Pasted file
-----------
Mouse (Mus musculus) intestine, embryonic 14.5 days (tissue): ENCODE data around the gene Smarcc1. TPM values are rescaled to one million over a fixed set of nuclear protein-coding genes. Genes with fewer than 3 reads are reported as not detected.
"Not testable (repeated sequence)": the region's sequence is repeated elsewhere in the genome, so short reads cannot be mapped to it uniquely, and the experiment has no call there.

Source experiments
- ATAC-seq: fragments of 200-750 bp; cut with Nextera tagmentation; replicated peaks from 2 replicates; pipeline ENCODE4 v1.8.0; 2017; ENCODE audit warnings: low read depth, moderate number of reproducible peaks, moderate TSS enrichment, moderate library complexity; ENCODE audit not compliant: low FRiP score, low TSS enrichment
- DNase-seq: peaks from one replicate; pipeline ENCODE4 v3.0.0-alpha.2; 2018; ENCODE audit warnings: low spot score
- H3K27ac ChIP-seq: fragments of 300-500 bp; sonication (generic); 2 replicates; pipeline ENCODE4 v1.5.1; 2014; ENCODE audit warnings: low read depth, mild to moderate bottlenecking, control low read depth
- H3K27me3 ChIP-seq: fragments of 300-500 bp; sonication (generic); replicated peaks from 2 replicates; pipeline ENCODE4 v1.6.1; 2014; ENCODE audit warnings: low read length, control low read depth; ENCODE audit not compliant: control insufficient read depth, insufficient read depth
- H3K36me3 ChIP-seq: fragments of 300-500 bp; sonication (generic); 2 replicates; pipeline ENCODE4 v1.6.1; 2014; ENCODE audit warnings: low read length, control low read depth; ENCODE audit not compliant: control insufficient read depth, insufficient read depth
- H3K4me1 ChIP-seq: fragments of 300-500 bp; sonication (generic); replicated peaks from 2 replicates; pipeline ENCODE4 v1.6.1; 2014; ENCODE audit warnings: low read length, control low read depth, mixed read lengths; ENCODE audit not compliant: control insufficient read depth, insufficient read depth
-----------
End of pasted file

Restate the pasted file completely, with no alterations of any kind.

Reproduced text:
Mouse (Mus musculus) intestine, embryonic 14.5 days (tissue): ENCODE data around the gene Smarcc1. TPM values are rescaled to one million over a fixed set of nuclear protein-coding genes. Genes with fewer than 3 reads are reported as not detected.
"Not testable (repeated sequence)": the region's sequence is repeated elsewhere in the genome, so short reads cannot be mapped to it uniquely, and the experiment has no call there.

Source experiments
- ATAC-seq: fragments of 200-750 bp; cut with Nextera tagmentation; replicated peaks from 2 replicates; pipeline ENCODE4 v1.8.0; 2017; ENCODE audit warnings: low read depth, moderate number of reproducible peaks, moderate TSS enrichment, moderate library complexity; ENCODE audit not compliant: low FRiP score, low TSS enrichment
- DNase-seq: peaks from one replicate; pipeline ENCODE4 v3.0.0-alpha.2; 2018; ENCODE audit warnings: low spot score
- H3K27ac ChIP-seq: fragments of 300-500 bp; sonication (generic); 2 replicates; pipeline ENCODE4 v1.5.1; 2014; ENCODE audit warnings: low read depth, mild to moderate bottlenecking, control low read depth
- H3K27me3 ChIP-seq: fragments of 300-500 bp; sonication (generic); replicated peaks from 2 replicates; pipeline ENCODE4 v1.6.1; 2014; ENCODE audit warnings: low read length, control low read depth; ENCODE audit not compliant: control insufficient read depth, insufficient read depth
- H3K36me3 ChIP-seq: fragments of 300-500 bp; sonication (generic); 2 replicates; pipeline ENCODE4 v1.6.1; 2014; ENCODE audit warnings: low read length, control low read depth; ENCODE audit not compliant: control insufficient read depth, insufficient read depth
- H3K4me1 ChIP-seq: fragments of 300-500 bp; sonication (generic); replicated peaks from 2 replicates; pipeline ENCODE4 v1.6.1; 2014; ENCODE audit warnings: low read length, control low read depth, mixed read lengths; ENCODE audit not compliant: control insufficient read depth, insufficient read depth